Heat shock protein-inducing compounds as therapeutics to restore proteostasis in atrial fibrillation

Femke Hoogstra-Berends, Roelien A M Meijering, Deli Zhang, André Heeres, Lizette Loen, Jean-Paul Seerden, Irma Kuipers, Harm H Kampinga, Robert H Henning, Bianca J J M Brundel

Research output: Contribution to journalArticleAcademicpeer-review

Abstract

Atrial fibrillation (AF) is the most common clinical tachyarrhythmia associated with significant morbidity and mortality and is expected to affect approximately 30 million North Americans and Europeans by 2050. AF is a persistent disease, caused by progressive, often age-related, derailment of proteostasis resulting in structural remodeling of the atrial cardiomyocytes. It has been widely acknowledged that the progressive nature of the disease hampers the effective functional conversion to sinus rhythm in patients and explains the limited effect of current drug therapies. Therefore, research is directed at preventing new-onset AF by limiting the development of substrates underlying AF promotion. Upstream therapy refers to the use of drugs that modify the atrial substrate- or target-specific mechanisms of AF, with the ultimate aim to prevent the occurrence (primary prevention) and recurrence of the arrhythmia following (spontaneous) conversion and to prevent the progression of AF (secondary prevention). Recently, we observed that heat shock protein (HSP)-inducing drugs, such as geranylgeranylacetone, prevent derailment of proteostasis and remodeling of cardiomyocytes and thereby attenuate the AF substrate in cellular, Drosophila melanogaster, and animal experimental models. Also, correlative data from human studies were consistent with a protective role of HSPs in preventing the progression from paroxysmal AF to permanent AF and in the recurrence of AF. In this review, we discuss novel HSP-inducing compounds as emerging therapeutics for the primary and secondary prevention of AF. © 2012 Elsevier Inc.
Original languageEnglish
Pages (from-to)62-68
JournalTrends in cardiovascular medicine
Volume22
Issue number3
DOIs
Publication statusPublished - Apr 2012

Fingerprint

Heat-Shock Proteins
Atrial Fibrillation
Therapeutics
geranylgeranylacetone
Primary Prevention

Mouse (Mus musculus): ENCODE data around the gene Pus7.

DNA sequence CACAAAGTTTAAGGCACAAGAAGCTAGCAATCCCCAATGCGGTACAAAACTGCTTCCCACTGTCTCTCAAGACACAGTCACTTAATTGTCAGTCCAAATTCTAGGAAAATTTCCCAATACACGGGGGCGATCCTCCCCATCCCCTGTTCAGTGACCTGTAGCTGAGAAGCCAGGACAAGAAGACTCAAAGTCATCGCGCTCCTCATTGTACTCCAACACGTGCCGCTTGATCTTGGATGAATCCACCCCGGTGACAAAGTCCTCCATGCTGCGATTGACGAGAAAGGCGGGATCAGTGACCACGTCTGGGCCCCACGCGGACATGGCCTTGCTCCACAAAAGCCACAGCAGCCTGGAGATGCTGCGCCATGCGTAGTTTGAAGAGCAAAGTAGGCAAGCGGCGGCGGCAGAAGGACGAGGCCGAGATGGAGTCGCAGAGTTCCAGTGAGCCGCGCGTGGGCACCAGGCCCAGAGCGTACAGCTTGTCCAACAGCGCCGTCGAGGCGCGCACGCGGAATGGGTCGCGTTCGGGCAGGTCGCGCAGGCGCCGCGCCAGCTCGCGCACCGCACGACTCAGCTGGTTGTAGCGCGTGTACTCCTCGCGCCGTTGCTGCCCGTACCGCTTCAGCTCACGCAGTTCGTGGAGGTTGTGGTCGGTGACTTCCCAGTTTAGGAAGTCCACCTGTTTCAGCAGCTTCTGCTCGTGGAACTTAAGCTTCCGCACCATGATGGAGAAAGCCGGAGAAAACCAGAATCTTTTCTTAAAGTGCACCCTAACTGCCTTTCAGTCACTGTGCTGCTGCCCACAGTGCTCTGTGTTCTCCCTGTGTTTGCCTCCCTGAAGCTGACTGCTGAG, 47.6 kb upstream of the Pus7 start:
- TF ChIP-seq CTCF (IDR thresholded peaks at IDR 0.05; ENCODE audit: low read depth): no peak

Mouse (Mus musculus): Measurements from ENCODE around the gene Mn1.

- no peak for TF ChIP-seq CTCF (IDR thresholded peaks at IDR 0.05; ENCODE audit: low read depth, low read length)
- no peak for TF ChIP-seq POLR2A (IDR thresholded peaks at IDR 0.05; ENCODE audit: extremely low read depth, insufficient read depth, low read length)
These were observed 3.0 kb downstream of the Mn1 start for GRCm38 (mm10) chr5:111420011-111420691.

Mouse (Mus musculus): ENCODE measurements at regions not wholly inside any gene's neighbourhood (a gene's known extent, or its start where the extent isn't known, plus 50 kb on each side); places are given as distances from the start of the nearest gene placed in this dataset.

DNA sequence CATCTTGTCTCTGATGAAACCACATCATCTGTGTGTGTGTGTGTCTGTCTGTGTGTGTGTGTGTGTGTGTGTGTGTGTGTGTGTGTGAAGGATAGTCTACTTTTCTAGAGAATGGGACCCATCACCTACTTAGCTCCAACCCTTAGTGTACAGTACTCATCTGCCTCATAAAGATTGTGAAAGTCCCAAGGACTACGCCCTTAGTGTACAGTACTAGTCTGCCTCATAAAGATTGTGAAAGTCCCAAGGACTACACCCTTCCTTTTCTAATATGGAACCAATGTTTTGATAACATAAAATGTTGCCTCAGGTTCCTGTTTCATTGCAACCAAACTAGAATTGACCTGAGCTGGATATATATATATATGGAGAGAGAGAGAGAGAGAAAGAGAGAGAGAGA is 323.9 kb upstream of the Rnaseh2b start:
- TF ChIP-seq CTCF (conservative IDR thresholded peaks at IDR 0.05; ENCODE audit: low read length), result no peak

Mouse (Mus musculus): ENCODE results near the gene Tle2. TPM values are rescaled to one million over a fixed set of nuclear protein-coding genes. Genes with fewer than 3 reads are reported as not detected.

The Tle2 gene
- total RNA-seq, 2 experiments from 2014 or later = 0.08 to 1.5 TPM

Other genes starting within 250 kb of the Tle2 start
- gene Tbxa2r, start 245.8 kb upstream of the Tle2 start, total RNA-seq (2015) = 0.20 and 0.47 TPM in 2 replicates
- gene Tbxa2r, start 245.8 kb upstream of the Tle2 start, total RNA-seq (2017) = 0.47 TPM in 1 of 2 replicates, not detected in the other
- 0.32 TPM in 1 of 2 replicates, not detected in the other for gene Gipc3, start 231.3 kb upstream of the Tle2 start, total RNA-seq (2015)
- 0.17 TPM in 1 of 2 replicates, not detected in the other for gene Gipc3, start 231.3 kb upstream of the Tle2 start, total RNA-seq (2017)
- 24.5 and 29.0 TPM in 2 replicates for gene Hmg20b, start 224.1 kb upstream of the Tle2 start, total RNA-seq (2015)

Secondary Prevention
Cardiac Myocytes
Atrial Remodeling
Recurrence
Drosophila melanogaster
Tachycardia
Pharmaceutical Preparations
Cardiac Arrhythmias
Animal Models
Morbidity
Drug Therapy
Mortality

Keywords

  • atrial fibrillation
  • heat-shock proteins
  • myocytes, cardiac
  • proteostasis deficiencies

Cite this

Hoogstra-Berends, F., Meijering, R. A. M., Zhang, D., Heeres, A., Loen, L., Seerden, J-P., ... Brundel, B. J. J. M. (2012). Heat shock protein-inducing compounds as therapeutics to restore proteostasis in atrial fibrillation. Trends in cardiovascular medicine, 22(3), 62-68. https://doi.org/10.1016/j.tcm.2012.06.013
Hoogstra-Berends, Femke ; Meijering, Roelien A M ; Zhang, Deli ; Heeres, André ; Loen, Lizette ; Seerden, Jean-Paul ; Kuipers, Irma ; Kampinga, Harm H ; Henning, Robert H ; Brundel, Bianca J J M. / Heat shock protein-inducing compounds as therapeutics to restore proteostasis in atrial fibrillation. In: Trends in cardiovascular medicine. 2012 ; Vol. 22, No. 3. pp. 62-68.
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Hoogstra-Berends, F, Meijering, RAM, Zhang, D, Heeres, A, Loen, L, Seerden, J-P, Kuipers, I, Kampinga, HH, Henning, RH & Brundel, BJJM 2012, 'Heat shock protein-inducing compounds as therapeutics to restore proteostasis in atrial fibrillation', Trends in cardiovascular medicine, vol. 22, no. 3, pp. 62-68. https://doi.org/10.1016/j.tcm.2012.06.013

Heat shock protein-inducing compounds as therapeutics to restore proteostasis in atrial fibrillation. / Hoogstra-Berends, Femke; Meijering, Roelien A M; Zhang, Deli; Heeres, André; Loen, Lizette; Seerden, Jean-Paul; Kuipers, Irma; Kampinga, Harm H; Henning, Robert H; Brundel, Bianca J J M.